Michael Dwyer is an Instructor in Geography at the University of Colorado Boulder and an Associated Senior Research Scientist with the University of Bern’s Center for Development and Environment (CDE). A political ecologist by training, Mike has worked on resource governance and development politics in Southeast Asia since 2004, and is particularly interested in the intersection of agrarian change, regulation, and international relations. His work has been published in a variety of journals, books and working-paper series focused on development, geography and resource governance.
CAS Faculty Interview: Dr. Katherine Alexander
Katherine Alexander discusses her research on Chinese literature and how her childhood influenced how she chose her field of study.
Katherine Alexander received a BA with honors in Physics and East Asian Languages and Cultures from Beloit College, and an MA and PhD in East Asian Languages and Civilizations from the University of Chicago. Her PhD dissertation, "Virtues of the Vernacular: Moral Reconstruction in late Qing Jiangnan and the Revitalization of Baojuan" addresses popular religious literature and culture in Jiangnan during and after the Taiping War. Many caught up in the turmoil believed the destruction to be heaven-sent judgment for society’s ills. The perceived high stakes of moral reform – averting future disasters and shoring up the Qing against collapse – made for a fertile environment in which vernacular morality literature like baojuan proliferated. In addition to revising this dissertation for publication, she is currently working on a project addressing how Qing imperial narratives of female chastity were interpreted and adopted in the frontier city Taiwanfu (present day Tainan, Taiwan), building on the themes developed in her dissertation about the role of religion in supporting or destabilizing the state and prescriptive moralities aimed at female audiences.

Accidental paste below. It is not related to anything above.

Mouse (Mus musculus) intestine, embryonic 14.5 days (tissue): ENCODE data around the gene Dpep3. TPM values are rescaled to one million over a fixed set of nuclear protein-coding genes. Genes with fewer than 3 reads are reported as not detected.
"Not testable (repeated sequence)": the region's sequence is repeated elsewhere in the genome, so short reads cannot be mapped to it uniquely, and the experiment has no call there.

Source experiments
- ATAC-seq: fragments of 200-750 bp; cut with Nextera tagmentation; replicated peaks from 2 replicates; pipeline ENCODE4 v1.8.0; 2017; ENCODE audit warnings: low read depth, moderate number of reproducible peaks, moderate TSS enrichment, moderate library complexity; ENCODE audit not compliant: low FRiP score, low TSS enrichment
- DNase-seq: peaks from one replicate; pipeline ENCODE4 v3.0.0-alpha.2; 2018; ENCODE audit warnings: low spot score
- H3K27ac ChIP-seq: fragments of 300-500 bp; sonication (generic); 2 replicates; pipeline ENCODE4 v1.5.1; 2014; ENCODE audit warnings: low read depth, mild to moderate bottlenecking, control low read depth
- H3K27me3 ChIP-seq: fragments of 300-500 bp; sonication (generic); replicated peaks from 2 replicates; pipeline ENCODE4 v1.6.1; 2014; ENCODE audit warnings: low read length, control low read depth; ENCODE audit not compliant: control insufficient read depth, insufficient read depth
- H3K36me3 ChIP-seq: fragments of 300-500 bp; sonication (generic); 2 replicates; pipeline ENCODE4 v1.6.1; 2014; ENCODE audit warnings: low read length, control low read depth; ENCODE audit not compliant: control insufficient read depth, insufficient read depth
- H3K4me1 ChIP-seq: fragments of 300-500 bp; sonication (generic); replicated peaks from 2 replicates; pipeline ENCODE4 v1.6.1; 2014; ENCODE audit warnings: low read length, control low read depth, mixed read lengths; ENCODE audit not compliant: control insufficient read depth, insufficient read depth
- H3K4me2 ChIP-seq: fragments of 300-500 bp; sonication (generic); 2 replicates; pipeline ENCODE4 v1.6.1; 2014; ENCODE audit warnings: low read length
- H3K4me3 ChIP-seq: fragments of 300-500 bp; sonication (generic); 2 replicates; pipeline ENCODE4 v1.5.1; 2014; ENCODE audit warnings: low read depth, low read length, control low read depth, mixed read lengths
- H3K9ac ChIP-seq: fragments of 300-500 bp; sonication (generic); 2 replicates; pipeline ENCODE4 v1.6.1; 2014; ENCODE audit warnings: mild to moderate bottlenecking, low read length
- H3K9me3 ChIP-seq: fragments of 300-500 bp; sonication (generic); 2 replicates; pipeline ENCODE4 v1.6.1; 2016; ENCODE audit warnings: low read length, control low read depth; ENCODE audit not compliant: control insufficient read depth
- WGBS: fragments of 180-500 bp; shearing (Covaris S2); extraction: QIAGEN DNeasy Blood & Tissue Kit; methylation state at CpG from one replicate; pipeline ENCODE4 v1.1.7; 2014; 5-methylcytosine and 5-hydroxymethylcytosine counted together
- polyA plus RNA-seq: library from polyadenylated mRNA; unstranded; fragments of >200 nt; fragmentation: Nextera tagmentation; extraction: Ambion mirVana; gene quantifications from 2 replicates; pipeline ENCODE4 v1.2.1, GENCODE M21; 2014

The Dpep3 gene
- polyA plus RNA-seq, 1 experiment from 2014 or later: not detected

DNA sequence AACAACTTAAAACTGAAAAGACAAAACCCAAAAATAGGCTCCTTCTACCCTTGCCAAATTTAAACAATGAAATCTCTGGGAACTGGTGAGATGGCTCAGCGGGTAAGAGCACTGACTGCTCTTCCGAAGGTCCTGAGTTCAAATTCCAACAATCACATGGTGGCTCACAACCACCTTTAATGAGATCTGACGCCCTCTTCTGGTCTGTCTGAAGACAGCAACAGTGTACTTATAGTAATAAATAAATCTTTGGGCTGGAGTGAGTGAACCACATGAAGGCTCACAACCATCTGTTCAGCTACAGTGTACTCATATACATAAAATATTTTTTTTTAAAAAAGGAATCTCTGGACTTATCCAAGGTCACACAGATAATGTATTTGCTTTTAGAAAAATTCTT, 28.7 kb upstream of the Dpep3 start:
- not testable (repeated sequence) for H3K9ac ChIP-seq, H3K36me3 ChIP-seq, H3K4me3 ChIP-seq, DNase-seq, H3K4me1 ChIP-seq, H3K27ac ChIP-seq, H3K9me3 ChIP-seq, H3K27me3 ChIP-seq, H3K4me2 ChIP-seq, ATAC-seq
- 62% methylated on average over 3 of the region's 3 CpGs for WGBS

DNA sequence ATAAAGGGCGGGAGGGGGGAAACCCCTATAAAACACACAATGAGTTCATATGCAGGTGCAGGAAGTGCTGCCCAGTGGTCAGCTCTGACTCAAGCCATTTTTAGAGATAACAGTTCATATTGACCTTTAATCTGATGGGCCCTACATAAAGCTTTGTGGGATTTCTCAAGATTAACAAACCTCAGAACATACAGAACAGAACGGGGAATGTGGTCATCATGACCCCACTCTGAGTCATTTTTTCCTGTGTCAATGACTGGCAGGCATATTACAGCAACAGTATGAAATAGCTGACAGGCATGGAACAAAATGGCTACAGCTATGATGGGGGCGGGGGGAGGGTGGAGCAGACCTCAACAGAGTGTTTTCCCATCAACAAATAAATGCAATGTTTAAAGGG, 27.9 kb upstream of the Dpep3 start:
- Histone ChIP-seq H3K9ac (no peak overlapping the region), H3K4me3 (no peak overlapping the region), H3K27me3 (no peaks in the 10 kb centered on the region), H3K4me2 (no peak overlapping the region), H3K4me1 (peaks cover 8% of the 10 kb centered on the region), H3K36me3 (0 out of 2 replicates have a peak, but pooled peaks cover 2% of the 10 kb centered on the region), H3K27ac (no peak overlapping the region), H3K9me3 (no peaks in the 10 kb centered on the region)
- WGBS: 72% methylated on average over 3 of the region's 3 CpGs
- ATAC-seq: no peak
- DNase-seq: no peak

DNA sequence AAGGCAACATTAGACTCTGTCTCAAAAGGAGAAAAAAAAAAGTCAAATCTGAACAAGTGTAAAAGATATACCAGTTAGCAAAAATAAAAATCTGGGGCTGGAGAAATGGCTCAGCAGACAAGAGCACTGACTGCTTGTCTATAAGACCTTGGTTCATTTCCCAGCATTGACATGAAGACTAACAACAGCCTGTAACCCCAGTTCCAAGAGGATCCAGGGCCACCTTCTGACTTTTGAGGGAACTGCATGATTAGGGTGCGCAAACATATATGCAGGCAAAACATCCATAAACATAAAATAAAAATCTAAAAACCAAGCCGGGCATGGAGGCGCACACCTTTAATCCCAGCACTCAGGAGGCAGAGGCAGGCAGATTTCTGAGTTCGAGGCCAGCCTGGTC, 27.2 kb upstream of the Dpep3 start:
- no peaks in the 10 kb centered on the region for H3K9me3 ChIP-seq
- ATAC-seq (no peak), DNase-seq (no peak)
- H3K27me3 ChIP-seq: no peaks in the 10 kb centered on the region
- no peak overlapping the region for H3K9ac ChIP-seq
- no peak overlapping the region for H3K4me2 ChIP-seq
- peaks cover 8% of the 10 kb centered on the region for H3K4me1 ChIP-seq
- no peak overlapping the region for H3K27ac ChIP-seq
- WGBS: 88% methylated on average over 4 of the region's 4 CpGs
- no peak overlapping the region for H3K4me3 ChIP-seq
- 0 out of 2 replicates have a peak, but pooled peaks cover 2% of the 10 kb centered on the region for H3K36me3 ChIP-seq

CAS Faculty Interview: Adam Lisbon
Adam Lisbon discusses his research in "onboarding" and efficient workflows and how his personal hiring experience influenced his research.
Adam manages the Japanese and Korean Collections at the University libraries. He teaches research skills in literature, history, language, and across many other disciplines as they relate to Japanese and Korean Studies. If you have students whose research skills you want to improve, you can email him to set up a session for your class. If you need an in depth discussion on supporting your research of Japan, Korea, or other matters, you can use his calendar to schedule a consultation. Adam also specializes in managing multilingual sources of information with the Juris-M software.
The University Libraries’ acquisition of books, journals, and a variety of media and electronic sources in Japanese and Korean are coordinated by Adam. Your suggestions for additional materials for our vernacular or English language collections are welcome any time. Adam earned his B.A. in Japanese studies at the University At Albany. After graduating, he participated in the Japan Exchange and Teaching Program (JET) for three years. He then returned to his alma mater pursuing his masters in Library and Information Science. His research areas include how scholarship is conducted in multilingual contexts as well as the intersection between information literacy and Japanese language education.